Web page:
Oxygen isotopic variations in the outer margins and Wark-Lovering rims of refractory inclusionsOPEN ACCESS 

Justin I. Simon, Jennifer E.P. Matzel, Steven B. Simon, D. Kent Ross, Peter K. Weber, Lawrence Grossman

Geochimica et Cosmochimica Acta
In Press, Accepted Manuscript, Available online 2 May 2016

LINK (open access)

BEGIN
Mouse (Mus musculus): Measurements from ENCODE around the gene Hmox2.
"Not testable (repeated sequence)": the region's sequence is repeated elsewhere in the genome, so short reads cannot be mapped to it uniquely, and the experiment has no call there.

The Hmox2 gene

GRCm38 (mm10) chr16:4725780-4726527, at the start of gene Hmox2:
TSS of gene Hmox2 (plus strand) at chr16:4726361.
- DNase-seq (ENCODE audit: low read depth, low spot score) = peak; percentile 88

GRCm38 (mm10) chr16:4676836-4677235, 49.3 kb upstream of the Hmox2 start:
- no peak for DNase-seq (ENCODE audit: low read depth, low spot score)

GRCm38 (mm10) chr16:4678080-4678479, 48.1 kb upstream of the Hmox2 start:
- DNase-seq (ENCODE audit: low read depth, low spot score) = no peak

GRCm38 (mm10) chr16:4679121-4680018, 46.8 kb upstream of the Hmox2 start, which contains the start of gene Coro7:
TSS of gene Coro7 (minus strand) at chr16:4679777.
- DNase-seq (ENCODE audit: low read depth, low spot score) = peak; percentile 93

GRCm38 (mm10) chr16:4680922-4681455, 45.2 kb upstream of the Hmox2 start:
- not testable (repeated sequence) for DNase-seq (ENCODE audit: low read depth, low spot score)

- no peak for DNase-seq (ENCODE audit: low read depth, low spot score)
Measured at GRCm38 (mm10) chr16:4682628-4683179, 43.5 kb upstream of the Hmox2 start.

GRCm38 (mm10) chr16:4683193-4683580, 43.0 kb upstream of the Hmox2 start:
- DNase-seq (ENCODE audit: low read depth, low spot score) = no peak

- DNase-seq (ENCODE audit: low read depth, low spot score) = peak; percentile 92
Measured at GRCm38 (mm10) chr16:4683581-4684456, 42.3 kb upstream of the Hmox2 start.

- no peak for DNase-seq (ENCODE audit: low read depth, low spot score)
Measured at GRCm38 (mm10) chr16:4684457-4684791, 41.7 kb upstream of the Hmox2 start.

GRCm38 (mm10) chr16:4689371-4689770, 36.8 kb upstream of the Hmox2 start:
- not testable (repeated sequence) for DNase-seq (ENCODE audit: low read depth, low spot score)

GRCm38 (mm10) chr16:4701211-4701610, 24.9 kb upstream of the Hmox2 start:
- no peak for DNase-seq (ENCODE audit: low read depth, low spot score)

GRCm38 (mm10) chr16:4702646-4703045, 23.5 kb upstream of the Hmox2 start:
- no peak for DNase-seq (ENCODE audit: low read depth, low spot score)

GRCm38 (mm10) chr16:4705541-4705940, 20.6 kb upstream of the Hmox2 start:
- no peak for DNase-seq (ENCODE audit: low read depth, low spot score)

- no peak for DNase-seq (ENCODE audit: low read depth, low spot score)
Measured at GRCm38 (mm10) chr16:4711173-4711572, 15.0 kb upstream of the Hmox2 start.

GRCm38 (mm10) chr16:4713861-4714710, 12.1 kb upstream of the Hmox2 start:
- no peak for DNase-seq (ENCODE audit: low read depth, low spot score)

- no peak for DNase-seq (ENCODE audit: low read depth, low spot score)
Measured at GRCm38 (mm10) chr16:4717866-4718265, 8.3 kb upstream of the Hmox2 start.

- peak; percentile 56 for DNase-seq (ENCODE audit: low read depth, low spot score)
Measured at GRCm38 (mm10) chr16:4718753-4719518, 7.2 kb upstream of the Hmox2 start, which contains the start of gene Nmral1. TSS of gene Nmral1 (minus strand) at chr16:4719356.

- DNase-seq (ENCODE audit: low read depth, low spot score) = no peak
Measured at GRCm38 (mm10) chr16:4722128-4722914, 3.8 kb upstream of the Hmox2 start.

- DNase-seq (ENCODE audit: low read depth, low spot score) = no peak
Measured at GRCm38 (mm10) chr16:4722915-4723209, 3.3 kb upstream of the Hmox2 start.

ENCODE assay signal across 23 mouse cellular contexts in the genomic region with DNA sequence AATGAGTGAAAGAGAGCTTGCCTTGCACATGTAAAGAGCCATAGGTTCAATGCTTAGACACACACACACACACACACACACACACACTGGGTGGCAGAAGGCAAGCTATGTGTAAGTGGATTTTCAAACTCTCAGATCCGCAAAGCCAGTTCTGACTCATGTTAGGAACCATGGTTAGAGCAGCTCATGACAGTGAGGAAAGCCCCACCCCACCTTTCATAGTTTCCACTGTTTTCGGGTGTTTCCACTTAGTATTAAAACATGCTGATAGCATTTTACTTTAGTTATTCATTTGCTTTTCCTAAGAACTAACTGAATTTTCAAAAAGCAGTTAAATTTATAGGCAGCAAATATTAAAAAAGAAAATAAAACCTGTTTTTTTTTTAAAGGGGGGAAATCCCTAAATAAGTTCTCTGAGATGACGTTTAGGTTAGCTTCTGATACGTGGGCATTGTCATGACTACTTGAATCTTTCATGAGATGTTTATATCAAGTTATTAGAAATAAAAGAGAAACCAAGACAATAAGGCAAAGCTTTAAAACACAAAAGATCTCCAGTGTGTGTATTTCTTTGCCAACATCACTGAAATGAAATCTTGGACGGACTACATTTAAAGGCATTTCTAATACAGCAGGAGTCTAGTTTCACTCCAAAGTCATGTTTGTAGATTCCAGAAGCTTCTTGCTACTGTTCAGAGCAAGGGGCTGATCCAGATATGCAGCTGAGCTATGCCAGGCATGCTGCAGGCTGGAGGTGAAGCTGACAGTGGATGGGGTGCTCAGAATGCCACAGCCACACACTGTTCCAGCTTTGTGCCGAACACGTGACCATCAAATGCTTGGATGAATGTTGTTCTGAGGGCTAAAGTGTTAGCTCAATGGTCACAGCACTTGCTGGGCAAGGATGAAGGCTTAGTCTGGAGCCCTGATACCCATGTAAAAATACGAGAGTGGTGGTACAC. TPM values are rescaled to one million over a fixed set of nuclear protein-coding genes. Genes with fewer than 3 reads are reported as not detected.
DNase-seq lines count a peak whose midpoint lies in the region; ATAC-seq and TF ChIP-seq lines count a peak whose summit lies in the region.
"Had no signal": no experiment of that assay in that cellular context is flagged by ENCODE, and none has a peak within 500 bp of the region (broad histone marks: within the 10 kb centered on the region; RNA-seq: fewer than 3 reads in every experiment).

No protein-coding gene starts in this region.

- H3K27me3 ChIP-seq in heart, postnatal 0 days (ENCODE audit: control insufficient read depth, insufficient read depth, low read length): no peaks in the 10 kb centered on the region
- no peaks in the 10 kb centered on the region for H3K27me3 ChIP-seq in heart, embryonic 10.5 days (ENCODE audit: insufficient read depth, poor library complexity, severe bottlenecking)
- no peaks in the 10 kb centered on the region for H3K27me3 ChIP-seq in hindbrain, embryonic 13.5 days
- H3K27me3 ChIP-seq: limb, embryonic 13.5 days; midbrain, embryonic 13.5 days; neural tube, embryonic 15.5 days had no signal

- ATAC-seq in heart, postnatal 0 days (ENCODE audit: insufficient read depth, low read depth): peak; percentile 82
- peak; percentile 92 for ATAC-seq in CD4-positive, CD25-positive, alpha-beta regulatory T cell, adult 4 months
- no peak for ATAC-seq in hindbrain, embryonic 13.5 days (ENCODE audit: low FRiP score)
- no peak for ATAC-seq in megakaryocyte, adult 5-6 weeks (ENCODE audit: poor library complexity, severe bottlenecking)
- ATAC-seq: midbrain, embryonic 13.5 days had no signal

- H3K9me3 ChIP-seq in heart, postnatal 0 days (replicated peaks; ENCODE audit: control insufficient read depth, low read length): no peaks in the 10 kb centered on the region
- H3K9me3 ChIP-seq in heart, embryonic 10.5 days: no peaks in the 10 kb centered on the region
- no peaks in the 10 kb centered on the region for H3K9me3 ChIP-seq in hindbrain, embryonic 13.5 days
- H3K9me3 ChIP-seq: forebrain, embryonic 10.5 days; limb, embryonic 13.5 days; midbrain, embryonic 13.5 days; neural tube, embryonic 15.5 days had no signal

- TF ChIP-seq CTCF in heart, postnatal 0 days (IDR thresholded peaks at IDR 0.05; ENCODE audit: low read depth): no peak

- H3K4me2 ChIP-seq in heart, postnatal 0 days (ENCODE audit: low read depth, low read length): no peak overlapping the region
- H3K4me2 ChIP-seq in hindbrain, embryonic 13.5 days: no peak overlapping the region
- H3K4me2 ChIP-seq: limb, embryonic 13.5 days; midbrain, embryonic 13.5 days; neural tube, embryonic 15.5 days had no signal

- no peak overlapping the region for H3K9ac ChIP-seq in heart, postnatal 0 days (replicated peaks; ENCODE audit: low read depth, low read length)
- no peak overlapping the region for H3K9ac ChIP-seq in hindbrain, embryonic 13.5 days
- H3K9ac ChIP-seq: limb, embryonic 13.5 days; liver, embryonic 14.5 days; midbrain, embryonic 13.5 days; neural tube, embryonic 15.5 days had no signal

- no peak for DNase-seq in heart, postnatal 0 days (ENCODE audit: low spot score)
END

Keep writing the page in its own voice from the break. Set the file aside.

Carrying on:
“Oxygen isotopic variations across the outer margins and Wark-Lovering (WL) rims of a diverse suite of six coarse-grained Types A and B refractory inclusions from both oxidized and reduced CV3 chondrites suggest that CAIs originated from a 16O-rich protosolar gas reservoir and were later exposed to both relatively 17,18O-rich and 16O-rich reservoirs. The O-isotope profiles of CAIs can be explained by changes in the composition of gas near the protoSun or the migration of CAIs through a heterogeneous nebula. Variability within the inclusion interiors appears to have been set prior to WL rim growth. Modeling the isotopic zoning profiles as diffusion gradients between inclusion interiors and edges establishes a range of permissible time-temperature combinations for their exposure in the nebula. At mean temperatures of 1400 K, models that match the isotope gradients in the inclusions yield timescales ranging from 5×103 to 3×105 years. Assuming CAIs originated with a relatively 16O-rich (protosolar) isotopic composition, differences among the melilite interiors and the isotopic gradients in their margins imply the existence of a number of isotopically distinct reservoirs. Evidence at the edges of some CAIs for subsequent isotopic exchange may relate to the beginning of rim formation. In the WL rim layers surrounding the interiors, spinel is relatively 16O-rich but subtly distinct among different CAIs. Melilite is often relatively 16O-poor, but rare relatively 16O-rich grains also exist. Pyroxene generally exhibits intermediate O-isotope compositions and isotopic zoning. Olivine in both WL and accretionary rims, when present, is isotopically heterogeneous. The extreme isotopic heterogeneity among and within individual WL rim layers and in particular, the observed trends of outward 16O-enrichments, suggest that rims surrounding CAIs contained in CV3 chondrites, like the inclusions themselves, formed from a number of isotopically distinct gas reservoirs. Collectively, these results support numerical protoplanetary disk models in which CAIs were transported between several distinct nebular reservoirs multiple times prior to accretion onto a parent body.”